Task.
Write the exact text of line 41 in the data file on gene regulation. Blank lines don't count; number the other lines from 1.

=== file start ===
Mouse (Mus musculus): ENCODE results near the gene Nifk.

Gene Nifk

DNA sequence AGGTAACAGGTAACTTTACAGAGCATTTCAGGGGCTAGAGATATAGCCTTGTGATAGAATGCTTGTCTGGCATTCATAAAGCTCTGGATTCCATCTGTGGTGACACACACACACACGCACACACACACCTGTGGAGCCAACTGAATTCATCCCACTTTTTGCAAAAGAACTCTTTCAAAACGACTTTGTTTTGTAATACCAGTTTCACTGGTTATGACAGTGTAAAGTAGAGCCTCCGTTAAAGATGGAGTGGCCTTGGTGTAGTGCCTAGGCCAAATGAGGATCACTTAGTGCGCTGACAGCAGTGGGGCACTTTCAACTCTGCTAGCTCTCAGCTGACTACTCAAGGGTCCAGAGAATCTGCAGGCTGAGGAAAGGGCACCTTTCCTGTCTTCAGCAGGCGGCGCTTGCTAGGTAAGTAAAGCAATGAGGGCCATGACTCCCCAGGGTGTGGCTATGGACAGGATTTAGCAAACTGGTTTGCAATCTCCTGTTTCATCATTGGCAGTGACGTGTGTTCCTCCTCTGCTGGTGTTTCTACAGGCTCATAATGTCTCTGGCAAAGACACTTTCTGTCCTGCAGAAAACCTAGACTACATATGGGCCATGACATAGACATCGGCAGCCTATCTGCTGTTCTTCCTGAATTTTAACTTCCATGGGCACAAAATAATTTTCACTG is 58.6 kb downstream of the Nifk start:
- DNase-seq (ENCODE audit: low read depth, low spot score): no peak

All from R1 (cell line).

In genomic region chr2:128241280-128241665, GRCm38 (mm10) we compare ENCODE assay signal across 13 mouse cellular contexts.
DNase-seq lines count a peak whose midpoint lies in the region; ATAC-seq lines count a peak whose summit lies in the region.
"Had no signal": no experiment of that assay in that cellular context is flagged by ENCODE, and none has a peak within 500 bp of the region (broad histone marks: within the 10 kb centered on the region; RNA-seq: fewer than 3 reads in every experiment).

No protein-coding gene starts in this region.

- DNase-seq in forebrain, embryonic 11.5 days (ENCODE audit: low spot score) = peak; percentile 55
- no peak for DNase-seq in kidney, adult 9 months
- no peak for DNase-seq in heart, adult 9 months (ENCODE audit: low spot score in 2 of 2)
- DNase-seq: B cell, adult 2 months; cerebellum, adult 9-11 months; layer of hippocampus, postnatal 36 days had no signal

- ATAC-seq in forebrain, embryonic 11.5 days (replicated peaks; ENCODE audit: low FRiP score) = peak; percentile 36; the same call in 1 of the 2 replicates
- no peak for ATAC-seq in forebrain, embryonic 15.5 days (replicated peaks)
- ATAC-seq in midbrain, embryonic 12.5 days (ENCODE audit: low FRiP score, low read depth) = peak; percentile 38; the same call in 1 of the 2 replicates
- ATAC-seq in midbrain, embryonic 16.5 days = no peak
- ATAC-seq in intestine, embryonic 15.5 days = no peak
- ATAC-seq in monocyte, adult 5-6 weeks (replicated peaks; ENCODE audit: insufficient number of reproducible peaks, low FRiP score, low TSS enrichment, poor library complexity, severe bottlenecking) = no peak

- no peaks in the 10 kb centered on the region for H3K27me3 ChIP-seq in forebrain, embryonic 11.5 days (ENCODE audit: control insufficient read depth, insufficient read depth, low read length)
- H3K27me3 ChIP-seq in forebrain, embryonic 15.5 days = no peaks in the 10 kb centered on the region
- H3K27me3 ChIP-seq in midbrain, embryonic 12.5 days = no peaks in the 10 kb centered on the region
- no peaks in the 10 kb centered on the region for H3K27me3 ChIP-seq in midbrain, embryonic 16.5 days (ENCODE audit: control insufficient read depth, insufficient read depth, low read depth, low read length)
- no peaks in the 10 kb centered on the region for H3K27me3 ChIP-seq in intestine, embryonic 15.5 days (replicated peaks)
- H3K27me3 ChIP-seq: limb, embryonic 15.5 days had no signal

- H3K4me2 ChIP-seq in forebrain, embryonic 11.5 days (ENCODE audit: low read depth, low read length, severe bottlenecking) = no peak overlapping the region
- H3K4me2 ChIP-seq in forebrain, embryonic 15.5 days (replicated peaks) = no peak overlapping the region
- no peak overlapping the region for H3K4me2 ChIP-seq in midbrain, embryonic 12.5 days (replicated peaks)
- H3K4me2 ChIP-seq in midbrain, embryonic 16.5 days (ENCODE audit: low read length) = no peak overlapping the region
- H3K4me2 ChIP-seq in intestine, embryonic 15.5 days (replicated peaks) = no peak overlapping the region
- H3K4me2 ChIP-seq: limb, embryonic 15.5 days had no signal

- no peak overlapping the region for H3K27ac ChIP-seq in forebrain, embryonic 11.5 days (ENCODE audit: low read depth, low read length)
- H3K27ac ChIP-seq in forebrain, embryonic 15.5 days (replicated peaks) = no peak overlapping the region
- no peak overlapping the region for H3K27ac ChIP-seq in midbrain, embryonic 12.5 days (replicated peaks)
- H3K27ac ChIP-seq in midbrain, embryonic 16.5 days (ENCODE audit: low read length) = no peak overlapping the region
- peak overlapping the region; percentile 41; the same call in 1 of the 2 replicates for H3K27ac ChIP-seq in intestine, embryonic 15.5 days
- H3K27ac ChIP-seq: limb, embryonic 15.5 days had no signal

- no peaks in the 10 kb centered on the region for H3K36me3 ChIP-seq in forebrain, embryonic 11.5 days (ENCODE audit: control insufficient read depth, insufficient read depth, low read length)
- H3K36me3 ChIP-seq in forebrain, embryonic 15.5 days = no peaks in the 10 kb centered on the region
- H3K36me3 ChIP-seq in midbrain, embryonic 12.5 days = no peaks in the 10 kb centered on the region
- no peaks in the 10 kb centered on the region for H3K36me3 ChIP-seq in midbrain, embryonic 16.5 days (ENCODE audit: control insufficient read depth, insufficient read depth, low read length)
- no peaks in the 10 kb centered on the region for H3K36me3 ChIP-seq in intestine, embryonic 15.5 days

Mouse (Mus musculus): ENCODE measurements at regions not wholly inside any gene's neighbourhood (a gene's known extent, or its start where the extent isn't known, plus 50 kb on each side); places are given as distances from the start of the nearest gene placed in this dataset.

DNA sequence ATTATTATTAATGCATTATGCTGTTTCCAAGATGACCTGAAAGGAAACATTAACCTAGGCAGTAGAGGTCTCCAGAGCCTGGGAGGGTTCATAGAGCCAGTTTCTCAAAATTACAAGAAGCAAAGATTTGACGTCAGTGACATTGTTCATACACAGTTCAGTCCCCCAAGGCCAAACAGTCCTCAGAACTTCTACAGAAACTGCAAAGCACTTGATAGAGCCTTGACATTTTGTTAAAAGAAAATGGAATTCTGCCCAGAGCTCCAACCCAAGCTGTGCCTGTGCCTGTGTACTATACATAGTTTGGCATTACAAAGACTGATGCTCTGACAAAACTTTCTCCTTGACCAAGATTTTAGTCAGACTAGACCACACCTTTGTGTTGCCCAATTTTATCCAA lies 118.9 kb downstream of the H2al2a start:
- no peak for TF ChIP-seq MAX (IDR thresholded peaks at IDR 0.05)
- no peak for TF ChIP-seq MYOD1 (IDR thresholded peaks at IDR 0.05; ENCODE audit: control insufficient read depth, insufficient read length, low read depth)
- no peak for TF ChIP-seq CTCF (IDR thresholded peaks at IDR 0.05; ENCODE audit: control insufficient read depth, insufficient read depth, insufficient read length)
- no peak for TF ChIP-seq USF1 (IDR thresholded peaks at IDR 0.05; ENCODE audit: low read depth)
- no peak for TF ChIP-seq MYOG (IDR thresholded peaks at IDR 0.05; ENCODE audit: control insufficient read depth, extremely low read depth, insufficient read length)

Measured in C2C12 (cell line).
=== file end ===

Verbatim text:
- no peaks in the 10 kb centered on the region for H3K36me3 ChIP-seq in midbrain, embryonic 16.5 days (ENCODE audit: control insufficient read depth, insufficient read depth, low read length)